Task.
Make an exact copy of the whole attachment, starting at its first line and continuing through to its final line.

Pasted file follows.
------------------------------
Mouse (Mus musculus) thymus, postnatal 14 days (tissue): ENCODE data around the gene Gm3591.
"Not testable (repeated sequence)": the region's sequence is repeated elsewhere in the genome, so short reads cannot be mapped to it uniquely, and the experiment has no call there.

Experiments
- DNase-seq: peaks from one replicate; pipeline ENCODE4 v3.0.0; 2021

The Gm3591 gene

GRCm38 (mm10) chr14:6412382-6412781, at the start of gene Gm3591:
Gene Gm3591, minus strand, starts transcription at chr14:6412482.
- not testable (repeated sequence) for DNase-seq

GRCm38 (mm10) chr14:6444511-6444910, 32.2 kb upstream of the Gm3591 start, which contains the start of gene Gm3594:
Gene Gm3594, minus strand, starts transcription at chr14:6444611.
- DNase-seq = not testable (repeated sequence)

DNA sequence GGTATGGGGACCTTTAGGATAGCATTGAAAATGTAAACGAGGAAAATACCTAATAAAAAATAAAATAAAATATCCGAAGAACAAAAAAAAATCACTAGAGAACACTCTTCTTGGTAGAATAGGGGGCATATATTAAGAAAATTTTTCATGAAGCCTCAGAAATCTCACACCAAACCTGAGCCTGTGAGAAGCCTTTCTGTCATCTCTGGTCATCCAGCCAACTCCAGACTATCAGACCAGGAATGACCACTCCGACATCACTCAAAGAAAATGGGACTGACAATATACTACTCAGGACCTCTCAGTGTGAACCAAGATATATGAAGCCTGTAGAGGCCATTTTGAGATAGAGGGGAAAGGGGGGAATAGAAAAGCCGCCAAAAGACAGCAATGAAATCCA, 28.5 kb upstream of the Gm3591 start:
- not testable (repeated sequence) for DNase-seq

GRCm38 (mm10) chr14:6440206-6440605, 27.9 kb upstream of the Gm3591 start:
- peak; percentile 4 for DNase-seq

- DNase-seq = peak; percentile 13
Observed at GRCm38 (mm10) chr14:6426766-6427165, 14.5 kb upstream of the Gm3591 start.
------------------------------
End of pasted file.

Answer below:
Mouse (Mus musculus) thymus, postnatal 14 days (tissue): ENCODE data around the gene Gm3591.
"Not testable (repeated sequence)": the region's sequence is repeated elsewhere in the genome, so short reads cannot be mapped to it uniquely, and the experiment has no call there.

Experiments
- DNase-seq: peaks from one replicate; pipeline ENCODE4 v3.0.0; 2021

The Gm3591 gene

GRCm38 (mm10) chr14:6412382-6412781, at the start of gene Gm3591:
Gene Gm3591, minus strand, starts transcription at chr14:6412482.
- not testable (repeated sequence) for DNase-seq

GRCm38 (mm10) chr14:6444511-6444910, 32.2 kb upstream of the Gm3591 start, which contains the start of gene Gm3594:
Gene Gm3594, minus strand, starts transcription at chr14:6444611.
- DNase-seq = not testable (repeated sequence)

DNA sequence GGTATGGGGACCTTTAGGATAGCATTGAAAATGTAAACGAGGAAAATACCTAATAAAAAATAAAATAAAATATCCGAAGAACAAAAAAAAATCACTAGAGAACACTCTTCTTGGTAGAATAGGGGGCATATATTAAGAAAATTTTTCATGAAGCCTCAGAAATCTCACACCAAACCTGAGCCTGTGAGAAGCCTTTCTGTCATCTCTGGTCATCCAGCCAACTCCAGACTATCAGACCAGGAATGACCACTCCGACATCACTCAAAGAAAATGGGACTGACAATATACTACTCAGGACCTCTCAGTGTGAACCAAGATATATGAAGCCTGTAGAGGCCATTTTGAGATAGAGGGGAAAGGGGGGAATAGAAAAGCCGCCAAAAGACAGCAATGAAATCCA, 28.5 kb upstream of the Gm3591 start:
- not testable (repeated sequence) for DNase-seq

GRCm38 (mm10) chr14:6440206-6440605, 27.9 kb upstream of the Gm3591 start:
- peak; percentile 4 for DNase-seq

- DNase-seq = peak; percentile 13
Observed at GRCm38 (mm10) chr14:6426766-6427165, 14.5 kb upstream of the Gm3591 start.